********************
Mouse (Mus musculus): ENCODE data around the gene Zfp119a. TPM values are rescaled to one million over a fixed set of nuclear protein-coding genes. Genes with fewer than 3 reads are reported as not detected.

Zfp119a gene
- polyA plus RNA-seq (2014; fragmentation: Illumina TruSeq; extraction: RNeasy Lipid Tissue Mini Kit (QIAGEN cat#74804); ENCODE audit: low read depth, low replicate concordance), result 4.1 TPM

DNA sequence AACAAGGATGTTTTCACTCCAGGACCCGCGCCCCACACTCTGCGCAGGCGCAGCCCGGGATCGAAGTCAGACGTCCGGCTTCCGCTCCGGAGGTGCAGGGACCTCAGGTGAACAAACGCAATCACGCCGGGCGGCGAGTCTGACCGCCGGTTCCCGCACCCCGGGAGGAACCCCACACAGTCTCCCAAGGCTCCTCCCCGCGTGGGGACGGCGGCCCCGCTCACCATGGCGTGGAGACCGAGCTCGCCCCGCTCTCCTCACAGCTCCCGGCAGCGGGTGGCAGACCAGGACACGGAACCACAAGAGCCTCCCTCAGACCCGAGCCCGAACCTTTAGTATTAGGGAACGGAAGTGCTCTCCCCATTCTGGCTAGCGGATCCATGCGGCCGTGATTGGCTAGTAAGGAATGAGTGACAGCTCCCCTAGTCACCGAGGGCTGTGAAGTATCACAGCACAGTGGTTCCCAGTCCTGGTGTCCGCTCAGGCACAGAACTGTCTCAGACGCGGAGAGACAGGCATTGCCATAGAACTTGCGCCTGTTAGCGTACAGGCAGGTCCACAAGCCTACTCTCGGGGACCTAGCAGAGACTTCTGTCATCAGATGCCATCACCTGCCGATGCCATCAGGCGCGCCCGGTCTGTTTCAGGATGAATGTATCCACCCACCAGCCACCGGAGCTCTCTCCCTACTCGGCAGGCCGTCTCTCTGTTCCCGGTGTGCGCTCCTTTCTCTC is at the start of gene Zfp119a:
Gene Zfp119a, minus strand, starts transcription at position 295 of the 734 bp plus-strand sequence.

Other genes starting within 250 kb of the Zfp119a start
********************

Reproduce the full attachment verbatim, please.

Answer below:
Mouse (Mus musculus): ENCODE data around the gene Zfp119a. TPM values are rescaled to one million over a fixed set of nuclear protein-coding genes. Genes with fewer than 3 reads are reported as not detected.

Zfp119a gene
- polyA plus RNA-seq (2014; fragmentation: Illumina TruSeq; extraction: RNeasy Lipid Tissue Mini Kit (QIAGEN cat#74804); ENCODE audit: low read depth, low replicate concordance), result 4.1 TPM

DNA sequence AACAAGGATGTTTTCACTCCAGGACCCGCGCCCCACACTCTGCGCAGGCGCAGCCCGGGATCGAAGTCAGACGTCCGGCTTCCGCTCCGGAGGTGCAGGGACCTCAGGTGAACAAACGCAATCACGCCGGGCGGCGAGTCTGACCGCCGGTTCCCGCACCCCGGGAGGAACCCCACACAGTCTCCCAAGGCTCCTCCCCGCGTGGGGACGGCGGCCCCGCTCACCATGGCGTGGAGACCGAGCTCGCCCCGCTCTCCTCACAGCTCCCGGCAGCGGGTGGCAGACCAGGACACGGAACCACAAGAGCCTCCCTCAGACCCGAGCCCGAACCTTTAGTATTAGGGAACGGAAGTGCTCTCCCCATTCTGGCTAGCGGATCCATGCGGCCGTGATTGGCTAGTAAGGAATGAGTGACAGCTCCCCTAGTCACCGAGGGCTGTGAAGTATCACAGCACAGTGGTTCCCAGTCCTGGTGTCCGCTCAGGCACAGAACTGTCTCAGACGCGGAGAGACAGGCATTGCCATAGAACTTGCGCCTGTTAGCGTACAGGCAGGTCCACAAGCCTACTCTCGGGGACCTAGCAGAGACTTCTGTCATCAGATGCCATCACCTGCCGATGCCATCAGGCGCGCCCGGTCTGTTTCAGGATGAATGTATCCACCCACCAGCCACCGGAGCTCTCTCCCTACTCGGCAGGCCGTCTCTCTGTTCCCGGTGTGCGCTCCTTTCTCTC is at the start of gene Zfp119a:
Gene Zfp119a, minus strand, starts transcription at position 295 of the 734 bp plus-strand sequence.

Other genes starting within 250 kb of the Zfp119a start